A tenured Cal Poly professor used a cell phone to peep up the skirt of a female colleague on campus last year, but he’s still on the university payroll.
Jason Alan Williams entered a no contest plea in San Luis Obispo Superior Court Monday to a misdemeanor charge of using an electronic device to view a person’s undergarments for sexual arousal.
Following his plea, Williams, 53, will be on probation for five years, during which time he is subject to searches of his electronic devices. He is also ordered to stay away from the victim in the case.
Cal Poly spokesman Matt Lazier said in an email following the hearing that the university “is aware” of Williams’ plea agreement, and confirmed that it issued a notice of discipline to him on May 8.
“He is currently suspended pending outcome of the disciplinary process, and we have no additional details to provide at this time,” Lazier wrote in an email.
Incident in the mail room
On the morning of May 2, Kendra Williams, who is also a Cal Poly professor in the psychology department, made a report to university police. Jason Williams was detained at the University Police Department and later booked into San Luis Obispo County Jail, according to a motion filed in the case by the District Attorney’s Office.
Surrounded by about 15 supporters in court Monday, Kendra Williams read an impassioned victim’s impact statement, which was followed by applause.
“I was made into an object, for the sexual pleasure and fetish of my colleague and tenured professor, Jason Williams,” Kendra Williams said in court. “I was forced into a new role that has since cast a shadow on all others.”
Kendra Williams explained how she stopped into the department mailroom on May 2, 2018, after a lecture. She said that Jason Williams also entered the room and started making “small talk” as she checked her mail.
“You stood so quietly behind me, preparing your phone. Then you bent down and placed your phone between my legs,” Kendra Williams said. “I was looking at a pay stub when I felt something touch the inside of my right leg. When I looked down, I saw your phone, being held by you, with the flash engaged, pointed up my skirt, taking images of my body.”
Kendra Williams recounted how she confronted him and he denied wrongdoing. After reporting the incident to university police, Kendra Williams said she began to question every interaction she had with Jason Williams.
“As I made my statement to the police, every previous interaction with you became clear. You prey on women for your pleasure and power,” Kendra Williams said in court. “You are a predator, and you had groomed me.”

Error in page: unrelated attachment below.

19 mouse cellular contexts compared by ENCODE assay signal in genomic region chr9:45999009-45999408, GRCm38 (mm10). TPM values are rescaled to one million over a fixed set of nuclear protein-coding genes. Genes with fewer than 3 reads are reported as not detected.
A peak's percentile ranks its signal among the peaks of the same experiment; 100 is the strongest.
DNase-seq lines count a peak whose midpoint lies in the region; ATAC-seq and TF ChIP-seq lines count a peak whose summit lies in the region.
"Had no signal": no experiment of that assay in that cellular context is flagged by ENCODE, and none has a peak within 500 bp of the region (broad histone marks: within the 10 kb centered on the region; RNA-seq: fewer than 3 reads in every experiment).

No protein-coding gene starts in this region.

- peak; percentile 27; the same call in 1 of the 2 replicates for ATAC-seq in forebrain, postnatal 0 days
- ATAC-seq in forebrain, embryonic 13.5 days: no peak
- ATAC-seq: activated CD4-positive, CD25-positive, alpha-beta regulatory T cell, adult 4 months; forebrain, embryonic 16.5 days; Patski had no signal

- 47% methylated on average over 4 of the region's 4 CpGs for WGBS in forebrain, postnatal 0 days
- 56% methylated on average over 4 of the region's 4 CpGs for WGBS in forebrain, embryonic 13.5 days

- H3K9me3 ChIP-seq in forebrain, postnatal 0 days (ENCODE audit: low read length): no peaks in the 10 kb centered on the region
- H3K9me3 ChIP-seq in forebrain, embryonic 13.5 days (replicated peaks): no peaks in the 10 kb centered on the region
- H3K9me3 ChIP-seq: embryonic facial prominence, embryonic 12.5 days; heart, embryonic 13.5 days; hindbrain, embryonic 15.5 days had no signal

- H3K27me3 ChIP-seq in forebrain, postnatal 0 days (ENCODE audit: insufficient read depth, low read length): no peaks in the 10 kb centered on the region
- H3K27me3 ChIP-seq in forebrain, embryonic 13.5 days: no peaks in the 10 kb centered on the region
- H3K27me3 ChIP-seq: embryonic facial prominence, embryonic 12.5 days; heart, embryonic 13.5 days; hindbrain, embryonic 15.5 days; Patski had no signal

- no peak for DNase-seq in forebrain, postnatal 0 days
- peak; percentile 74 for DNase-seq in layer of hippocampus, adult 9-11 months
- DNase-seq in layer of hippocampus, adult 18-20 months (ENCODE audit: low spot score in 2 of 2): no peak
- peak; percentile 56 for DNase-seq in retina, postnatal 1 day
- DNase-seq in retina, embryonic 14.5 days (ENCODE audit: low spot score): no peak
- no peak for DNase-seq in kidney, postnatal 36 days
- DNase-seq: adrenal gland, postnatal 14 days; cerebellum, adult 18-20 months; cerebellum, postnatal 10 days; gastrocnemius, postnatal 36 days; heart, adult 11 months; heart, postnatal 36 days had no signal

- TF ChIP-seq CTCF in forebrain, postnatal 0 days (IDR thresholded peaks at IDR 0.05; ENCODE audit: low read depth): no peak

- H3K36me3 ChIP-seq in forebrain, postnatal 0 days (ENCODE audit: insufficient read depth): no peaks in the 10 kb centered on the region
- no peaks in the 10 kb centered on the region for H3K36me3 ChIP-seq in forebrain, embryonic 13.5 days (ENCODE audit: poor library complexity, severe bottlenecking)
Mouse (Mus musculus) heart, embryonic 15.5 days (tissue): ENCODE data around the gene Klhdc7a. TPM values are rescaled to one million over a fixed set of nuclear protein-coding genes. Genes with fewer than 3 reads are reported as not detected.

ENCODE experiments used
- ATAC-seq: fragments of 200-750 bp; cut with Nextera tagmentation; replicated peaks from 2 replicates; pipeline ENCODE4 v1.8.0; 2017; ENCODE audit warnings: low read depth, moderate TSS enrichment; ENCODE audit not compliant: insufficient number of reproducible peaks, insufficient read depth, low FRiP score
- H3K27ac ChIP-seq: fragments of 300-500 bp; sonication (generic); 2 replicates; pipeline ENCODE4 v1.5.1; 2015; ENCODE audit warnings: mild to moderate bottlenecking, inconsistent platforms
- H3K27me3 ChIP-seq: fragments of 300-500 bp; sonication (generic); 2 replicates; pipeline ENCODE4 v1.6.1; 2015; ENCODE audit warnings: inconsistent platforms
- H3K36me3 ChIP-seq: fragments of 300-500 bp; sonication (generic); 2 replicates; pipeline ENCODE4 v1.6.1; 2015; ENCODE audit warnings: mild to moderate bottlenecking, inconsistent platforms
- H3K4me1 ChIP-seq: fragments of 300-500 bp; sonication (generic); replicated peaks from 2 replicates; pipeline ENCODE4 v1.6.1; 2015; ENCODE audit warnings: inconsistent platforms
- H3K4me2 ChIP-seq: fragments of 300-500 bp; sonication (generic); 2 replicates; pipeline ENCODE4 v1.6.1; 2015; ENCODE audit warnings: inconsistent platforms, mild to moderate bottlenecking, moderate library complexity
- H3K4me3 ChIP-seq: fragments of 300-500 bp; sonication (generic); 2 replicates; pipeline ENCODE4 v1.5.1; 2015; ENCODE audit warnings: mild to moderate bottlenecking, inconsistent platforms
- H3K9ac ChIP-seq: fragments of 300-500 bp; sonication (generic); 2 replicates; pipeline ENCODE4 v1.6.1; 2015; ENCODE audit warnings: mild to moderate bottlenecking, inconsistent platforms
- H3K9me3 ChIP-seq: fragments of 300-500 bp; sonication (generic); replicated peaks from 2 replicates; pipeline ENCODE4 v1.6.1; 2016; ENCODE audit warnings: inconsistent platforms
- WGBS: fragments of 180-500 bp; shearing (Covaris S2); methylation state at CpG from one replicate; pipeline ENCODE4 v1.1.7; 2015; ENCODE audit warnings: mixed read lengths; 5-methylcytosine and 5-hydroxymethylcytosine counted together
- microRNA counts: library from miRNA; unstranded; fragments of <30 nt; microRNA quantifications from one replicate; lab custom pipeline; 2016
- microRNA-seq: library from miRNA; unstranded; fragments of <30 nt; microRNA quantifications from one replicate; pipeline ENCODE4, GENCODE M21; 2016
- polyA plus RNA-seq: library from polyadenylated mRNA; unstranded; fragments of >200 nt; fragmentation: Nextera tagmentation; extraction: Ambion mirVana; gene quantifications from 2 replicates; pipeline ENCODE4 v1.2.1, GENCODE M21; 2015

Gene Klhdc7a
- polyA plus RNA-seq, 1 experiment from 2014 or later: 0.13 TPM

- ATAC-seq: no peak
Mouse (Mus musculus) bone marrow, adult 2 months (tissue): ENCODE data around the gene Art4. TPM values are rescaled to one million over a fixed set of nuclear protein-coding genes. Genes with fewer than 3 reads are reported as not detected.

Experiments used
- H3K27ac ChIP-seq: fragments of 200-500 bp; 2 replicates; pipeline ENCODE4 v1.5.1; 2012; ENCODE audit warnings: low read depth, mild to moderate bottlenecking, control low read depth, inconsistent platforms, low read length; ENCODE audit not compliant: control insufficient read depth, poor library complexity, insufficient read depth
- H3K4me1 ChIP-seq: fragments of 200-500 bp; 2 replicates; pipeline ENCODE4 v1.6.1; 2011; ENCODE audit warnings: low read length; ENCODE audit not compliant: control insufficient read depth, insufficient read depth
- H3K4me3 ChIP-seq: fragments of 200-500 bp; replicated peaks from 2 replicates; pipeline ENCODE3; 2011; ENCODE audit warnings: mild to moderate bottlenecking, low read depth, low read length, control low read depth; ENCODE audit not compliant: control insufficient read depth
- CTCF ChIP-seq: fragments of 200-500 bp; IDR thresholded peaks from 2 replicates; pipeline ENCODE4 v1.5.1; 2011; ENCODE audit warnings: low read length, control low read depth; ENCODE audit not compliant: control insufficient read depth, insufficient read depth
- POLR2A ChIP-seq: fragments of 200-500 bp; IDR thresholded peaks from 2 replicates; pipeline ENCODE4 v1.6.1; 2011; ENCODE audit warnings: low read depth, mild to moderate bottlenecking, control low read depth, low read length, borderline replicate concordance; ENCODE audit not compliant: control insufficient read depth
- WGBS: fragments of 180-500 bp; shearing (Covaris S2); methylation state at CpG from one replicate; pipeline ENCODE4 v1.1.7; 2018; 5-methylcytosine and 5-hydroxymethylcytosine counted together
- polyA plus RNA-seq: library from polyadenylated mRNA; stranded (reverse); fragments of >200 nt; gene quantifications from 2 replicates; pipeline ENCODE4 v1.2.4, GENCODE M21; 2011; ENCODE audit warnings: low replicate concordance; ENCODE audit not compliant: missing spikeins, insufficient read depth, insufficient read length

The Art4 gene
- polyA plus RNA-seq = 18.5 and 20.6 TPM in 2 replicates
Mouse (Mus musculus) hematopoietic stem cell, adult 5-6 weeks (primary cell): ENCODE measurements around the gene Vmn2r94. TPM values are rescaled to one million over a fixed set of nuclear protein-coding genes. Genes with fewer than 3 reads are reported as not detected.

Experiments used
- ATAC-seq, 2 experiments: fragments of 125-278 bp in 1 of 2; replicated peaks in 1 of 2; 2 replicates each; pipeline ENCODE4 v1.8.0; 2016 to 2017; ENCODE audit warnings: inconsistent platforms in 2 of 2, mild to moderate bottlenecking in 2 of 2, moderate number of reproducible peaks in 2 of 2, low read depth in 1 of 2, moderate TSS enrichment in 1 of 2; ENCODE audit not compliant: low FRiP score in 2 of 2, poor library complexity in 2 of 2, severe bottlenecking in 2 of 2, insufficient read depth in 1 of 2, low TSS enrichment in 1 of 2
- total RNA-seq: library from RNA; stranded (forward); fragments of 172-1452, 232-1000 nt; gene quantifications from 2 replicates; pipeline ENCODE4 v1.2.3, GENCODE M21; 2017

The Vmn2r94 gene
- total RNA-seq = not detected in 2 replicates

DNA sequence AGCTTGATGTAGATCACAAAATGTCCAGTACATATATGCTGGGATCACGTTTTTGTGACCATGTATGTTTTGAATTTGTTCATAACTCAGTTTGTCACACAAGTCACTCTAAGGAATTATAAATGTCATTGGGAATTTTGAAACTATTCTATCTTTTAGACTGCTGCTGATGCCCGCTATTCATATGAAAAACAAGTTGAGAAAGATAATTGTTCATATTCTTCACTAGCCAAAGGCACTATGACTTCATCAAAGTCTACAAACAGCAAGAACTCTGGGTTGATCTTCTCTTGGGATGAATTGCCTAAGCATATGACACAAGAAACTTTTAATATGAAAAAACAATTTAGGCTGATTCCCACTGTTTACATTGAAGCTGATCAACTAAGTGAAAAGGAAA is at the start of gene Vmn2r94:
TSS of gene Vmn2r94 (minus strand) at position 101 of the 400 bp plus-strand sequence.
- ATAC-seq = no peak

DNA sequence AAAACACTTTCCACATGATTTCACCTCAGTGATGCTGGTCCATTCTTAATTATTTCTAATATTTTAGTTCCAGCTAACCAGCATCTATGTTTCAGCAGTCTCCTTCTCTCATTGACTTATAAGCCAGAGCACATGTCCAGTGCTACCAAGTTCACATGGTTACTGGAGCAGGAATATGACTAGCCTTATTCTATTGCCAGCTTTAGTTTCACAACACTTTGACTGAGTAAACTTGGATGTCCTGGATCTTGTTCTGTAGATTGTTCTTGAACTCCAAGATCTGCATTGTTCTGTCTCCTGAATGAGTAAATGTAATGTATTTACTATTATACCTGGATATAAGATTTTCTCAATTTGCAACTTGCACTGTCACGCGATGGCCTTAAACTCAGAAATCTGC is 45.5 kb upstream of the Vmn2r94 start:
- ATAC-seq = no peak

Victim criticizes Cal Poly
Kendra Williams said that when she returned to teaching in fall 2018, she was not allowed to discuss the incident because Cal Poly’s Title IX investigation “imposed a gag order on me,” and she was only able to tell her students she was absent due to a “personal matter.”
“It turns out, Cal Poly was not being honest with me,” she said. “They were using Title IX to limit my speech and save their face.”
Kendra Williams also made a statement to Cal Poly President Jeffrey Armstrong, saying that the university’s investigation into the incident was “mishandled” and that its system for supporting sexual assault victims “is not enough.”
“As current procedures stand, you do more to protect him, and the reputation of the university, than you do for victims,” Kendra Williams said. “I trusted Cal Poly to protect me, and it failed to do so.”
She added that she plans to advocate for victims of sexual assault and promote changes in the university’s Title IX procedure.
Late Monday afternoon, Cal Poly spokesman Lazier responded via email that the university’s Title IX office is “dedicated to fairly, thoroughly, and appropriately handling all reports of sexual misconduct made to the university, either through the Title IX Office or through (the University Police Department).”
“While we cannot control their communications with others, the Title IX office in all cases asks the involved parties (both complainant and respondent) to respect each other’s privacy and to keep the matter confidential (except for with their respective confidential advisors) during an investigation,” Lazier wrote.
Shauna Cunningham, Jason Williams’ defense attorney, was not immediately available for comment.
This article has been updated to include comments by Matt Lazier.